How To Identify Quality Stocks And Is There Really Alpha To Be Had?

by: Konsta Lindqvist


Quality strategies have significant alpha.

Quality is negatively correlated with value strategies.

Buying a wonderful company at a fair price is a viable strategy.

Best performing single metric for quality is Gross profitability.

To my experience one of the more popular strategies in stock investing is to find a quality company with a good price. Probably popularized by Warren Buffet and best summarized by the famous quote:

"It's far better to buy a wonderful company at a fair price than a fair company at a wonderful price."

This is also what I try to find myself. But being a research minded person I started to wonder how much truth is there to this? Quality is very subjective and hard to measure. One could say that it is one of those things that you just know when you see. And therefore, there are far less evidence from returns of quality stocks than there are from value stocks, for example. After all, value premium has been captured internationally in many markets and with huge amounts of data, so it is hard to argue about the existence of a value premium. (Although one can very well argue if it's because of risk or not). But evidence from quality premium is scarcer, yet it still seems to be a very popular investment strategy. Here I will review a few studies made from quality, or maybe better described by profitability, to find out what are the best metrics for quality and if one can get alpha from quality strategies.

Robert Novy-Marx researched different kinds of measures for quality in his paper. He performs backtests to various different quality metrics, including Piotroski F-score, ROIC, Grantham's measures for quality, etc. Interestingly, the metric that performs the best in the backtests is Gross profitability. This is defined in the paper as: (Revenues - Cost of Goods sold)/total assets, so it is basically gross profit scaled by assets (Novy-Marx (2013)). The argument behind the metric is that it is the cleanest measure of profitability and other items further down on the income statement can distort true profitability. For example, R&D expenses can actually improve future potential, but high R&D spending would result as lower profitability when using net income, or EBIT.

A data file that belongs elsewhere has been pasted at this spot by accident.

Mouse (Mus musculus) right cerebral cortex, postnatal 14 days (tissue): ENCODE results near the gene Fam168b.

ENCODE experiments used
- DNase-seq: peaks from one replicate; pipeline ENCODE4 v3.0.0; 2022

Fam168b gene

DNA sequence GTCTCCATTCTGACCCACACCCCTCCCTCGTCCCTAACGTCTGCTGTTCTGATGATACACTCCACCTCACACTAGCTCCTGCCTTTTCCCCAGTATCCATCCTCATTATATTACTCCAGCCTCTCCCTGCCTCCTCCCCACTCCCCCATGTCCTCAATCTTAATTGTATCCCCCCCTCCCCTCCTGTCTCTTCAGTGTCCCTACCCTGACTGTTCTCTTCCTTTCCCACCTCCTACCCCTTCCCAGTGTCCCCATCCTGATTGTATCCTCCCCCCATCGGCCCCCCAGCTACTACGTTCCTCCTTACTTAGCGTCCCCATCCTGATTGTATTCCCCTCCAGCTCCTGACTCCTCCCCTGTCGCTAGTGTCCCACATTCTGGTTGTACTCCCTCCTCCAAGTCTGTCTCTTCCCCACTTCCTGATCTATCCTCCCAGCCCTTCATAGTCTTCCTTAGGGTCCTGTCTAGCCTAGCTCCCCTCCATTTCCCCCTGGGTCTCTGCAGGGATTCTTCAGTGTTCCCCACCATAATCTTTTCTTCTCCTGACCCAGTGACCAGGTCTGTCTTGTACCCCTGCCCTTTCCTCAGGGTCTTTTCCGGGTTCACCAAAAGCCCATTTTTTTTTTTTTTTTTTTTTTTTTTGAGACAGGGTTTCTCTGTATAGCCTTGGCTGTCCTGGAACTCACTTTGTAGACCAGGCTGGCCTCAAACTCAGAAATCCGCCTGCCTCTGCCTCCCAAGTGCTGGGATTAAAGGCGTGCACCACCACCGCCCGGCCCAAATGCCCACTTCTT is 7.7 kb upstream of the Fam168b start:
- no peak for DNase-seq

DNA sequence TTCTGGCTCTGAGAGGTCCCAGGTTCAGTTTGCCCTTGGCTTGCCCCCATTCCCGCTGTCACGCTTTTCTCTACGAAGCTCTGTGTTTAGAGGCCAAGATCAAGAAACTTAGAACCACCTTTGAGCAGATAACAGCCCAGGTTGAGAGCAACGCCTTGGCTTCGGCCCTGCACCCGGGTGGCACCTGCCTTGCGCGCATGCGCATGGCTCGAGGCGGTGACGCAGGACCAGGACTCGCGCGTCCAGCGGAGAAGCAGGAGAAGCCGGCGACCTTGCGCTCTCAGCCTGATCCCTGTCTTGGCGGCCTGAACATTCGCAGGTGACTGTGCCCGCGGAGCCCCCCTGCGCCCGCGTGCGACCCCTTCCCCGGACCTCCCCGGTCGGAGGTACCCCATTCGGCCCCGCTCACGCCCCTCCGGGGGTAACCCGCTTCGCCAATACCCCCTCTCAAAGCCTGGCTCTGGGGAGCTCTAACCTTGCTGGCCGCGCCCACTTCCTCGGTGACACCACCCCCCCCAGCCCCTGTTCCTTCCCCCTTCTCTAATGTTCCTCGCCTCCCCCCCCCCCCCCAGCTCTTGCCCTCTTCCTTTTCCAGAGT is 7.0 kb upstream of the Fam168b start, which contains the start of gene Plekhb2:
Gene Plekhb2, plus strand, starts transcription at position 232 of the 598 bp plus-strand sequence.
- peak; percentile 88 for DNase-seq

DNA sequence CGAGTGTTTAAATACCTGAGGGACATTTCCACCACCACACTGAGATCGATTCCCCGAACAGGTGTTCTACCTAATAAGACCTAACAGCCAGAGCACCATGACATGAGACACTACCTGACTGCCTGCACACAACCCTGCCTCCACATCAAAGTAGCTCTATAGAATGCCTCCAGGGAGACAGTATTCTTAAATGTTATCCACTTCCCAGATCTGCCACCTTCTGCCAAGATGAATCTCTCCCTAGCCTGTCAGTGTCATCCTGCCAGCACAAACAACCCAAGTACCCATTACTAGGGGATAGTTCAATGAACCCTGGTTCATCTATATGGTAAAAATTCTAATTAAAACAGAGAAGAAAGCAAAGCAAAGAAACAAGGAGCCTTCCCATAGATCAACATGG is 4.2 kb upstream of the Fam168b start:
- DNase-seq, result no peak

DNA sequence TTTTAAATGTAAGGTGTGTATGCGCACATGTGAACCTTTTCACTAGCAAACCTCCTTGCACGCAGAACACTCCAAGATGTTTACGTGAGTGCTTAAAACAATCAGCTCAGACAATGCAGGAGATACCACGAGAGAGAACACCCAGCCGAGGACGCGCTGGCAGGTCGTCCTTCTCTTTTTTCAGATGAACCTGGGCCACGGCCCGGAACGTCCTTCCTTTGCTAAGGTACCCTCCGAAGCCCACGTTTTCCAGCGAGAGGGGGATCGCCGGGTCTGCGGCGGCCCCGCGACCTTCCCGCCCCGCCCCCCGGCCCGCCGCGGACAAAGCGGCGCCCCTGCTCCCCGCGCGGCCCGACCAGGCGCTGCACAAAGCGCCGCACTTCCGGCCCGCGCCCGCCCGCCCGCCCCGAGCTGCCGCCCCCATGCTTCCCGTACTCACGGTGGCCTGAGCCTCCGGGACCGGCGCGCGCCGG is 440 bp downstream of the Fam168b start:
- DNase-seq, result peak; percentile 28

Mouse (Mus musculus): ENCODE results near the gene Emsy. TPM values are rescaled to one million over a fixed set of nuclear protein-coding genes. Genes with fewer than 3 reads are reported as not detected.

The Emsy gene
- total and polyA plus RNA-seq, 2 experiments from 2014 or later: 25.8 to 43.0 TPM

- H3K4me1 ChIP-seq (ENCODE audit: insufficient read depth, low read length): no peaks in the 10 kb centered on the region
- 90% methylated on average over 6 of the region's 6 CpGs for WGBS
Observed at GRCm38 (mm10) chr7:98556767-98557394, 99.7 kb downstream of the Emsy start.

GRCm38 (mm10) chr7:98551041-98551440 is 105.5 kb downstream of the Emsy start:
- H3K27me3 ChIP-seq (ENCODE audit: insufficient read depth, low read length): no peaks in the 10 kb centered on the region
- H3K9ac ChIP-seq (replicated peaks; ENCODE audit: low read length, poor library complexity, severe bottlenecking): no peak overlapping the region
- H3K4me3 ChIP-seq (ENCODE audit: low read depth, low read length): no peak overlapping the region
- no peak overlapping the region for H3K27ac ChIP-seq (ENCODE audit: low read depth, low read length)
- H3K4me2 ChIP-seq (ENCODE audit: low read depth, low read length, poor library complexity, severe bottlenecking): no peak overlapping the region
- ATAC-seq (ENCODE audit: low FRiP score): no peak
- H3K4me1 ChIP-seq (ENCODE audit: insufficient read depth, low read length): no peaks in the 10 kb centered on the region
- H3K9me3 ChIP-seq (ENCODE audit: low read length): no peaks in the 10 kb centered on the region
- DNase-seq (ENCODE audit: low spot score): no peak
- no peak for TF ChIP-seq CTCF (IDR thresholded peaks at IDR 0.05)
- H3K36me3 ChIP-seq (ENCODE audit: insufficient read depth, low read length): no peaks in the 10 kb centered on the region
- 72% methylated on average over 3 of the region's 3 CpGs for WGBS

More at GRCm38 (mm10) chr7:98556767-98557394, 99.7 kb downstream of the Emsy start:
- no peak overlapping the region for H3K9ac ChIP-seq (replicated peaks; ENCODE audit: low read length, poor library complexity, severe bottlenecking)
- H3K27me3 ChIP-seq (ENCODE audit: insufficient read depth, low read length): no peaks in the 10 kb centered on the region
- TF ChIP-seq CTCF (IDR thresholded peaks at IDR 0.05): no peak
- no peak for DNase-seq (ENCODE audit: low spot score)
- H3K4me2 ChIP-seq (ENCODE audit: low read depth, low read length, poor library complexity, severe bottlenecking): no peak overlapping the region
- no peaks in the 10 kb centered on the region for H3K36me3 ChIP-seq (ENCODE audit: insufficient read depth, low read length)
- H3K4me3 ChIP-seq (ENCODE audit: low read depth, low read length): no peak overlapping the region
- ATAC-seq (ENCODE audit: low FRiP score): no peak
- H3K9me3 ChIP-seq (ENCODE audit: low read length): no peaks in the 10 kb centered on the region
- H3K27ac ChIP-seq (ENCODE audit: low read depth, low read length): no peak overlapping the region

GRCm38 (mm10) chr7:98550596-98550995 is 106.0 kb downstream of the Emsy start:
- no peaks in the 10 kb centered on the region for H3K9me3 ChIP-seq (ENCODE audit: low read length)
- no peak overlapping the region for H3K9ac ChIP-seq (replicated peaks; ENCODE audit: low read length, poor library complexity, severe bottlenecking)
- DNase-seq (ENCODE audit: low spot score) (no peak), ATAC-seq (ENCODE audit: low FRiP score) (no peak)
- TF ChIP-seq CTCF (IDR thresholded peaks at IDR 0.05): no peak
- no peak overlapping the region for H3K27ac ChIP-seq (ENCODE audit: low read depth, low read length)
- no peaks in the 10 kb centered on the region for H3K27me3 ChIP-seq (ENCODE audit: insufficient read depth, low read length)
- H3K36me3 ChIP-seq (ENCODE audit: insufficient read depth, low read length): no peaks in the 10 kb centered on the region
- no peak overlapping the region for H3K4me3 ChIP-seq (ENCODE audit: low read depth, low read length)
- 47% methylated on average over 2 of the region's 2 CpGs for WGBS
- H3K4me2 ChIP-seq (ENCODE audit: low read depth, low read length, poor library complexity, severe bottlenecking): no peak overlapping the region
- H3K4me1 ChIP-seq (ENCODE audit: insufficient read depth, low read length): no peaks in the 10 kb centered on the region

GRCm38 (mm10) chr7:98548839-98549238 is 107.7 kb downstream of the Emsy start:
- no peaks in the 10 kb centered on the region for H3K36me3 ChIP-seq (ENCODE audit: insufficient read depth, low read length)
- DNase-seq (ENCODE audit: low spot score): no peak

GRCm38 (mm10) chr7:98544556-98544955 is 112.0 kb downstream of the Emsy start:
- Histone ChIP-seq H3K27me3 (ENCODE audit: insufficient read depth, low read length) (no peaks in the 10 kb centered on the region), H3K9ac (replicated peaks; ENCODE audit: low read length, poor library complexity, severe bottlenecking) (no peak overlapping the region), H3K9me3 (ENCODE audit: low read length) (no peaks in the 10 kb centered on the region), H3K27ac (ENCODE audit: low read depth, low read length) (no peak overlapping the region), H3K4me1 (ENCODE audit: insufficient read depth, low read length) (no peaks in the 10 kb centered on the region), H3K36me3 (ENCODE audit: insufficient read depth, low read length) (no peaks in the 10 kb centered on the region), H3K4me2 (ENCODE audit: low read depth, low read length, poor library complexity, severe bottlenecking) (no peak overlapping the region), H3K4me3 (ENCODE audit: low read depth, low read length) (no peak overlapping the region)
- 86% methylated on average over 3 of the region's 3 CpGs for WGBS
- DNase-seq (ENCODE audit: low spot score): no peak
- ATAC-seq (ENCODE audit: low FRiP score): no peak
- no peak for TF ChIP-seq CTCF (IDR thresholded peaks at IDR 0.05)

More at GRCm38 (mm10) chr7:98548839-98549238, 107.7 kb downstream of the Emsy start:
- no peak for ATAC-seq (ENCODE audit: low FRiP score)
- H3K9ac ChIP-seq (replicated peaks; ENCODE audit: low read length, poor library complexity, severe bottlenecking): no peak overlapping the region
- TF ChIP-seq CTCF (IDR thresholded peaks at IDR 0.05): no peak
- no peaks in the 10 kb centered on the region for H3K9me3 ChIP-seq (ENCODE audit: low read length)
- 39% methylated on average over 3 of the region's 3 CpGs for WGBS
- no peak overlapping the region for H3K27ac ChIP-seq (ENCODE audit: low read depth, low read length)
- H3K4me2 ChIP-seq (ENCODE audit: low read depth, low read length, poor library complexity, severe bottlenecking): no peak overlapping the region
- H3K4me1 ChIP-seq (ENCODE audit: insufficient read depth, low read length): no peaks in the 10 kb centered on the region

The three factor alpha of the Gross profitability strategy (long-short) is 5.21%/year in the paper. This is the highest value, although Grantham's measure of quality also has a high alpha being 4.84%. When examining long-only strategies, Gross profitability is again the best performer having three factor alpha of 2.74%/year.

Moreover, it seems that quality and value strategies are great hedges to each other. Gross profitability and various other quality strategies examined in the paper have a large negative correlation with value strategies (low P/B). Quality strategies also doesn't have exposure towards small stocks like value strategies tends to have. Most metrics actually show negative coefficients for the Fama & French SMB-factor.

Based on these results by Novy-Marx, combining quality strategy and small cap deep value strategy would be a match made in heaven, resulting in significant alpha with not much additional risk. It is also interesting that Gross profitability is not correlated with defensive stocks, which are defined in the paper as low beta stocks. This seems to indicate that low beta is not a very good proxy for quality. I used to think that low beta and quality are a bit like two sides of the same coin.

Novy-Marx also combines profitability and value metrics. When stocks are selected based on both, value and quality, the returns are higher in all cases. However, also in this case the best performer is Gross profitability, especially among large caps. In small caps, the results are much more close to each other. Maybe the most notable observation here is that a strategy that selects stocks based on value and gross profitability is associated with significantly lower maximum drawdowns (-18.9% vs. value -43%). Investors could therefore avoid the deepest declines by including quality metrics to the investment process.


Quite surprisingly, to me at least, the best single metric to identifying quality seems to be Gross profitability, at least based on research by Novy-Marx. This metric leaves ROIC, F-score and other measures behind. And it also seems that Warren Buffet is right in his famous quote. Quality strategies can indeed generate significant risk adjusted alpha and the effect is boosted when combined with value (i.e. buying quality cheaply). Traditional value investors could benefit greatly from quality strategies, because quality is adversely correlated with value strategies. When value strategies plummet, quality usually does not, so the two should work greatly as hedges to each other.

Personally, I feel much more confident in hunting quality companies cheaply knowing that there are research confirming this old wisdom. And maybe I will start using Gross profitability as a screening metric.

Sources: Quality investing & The Other Side of Value: The Gross Profitability Premium, Journal of Financial Economics 108(1), 2013, 1-28.

Disclosure: The author has no positions in any stocks mentioned, and no plans to initiate any positions within the next 72 hours. The author wrote this article themselves, and it expresses their own opinions. The author is not receiving compensation for it (other than from Seeking Alpha). The author has no business relationship with any company whose stock is mentioned in this article.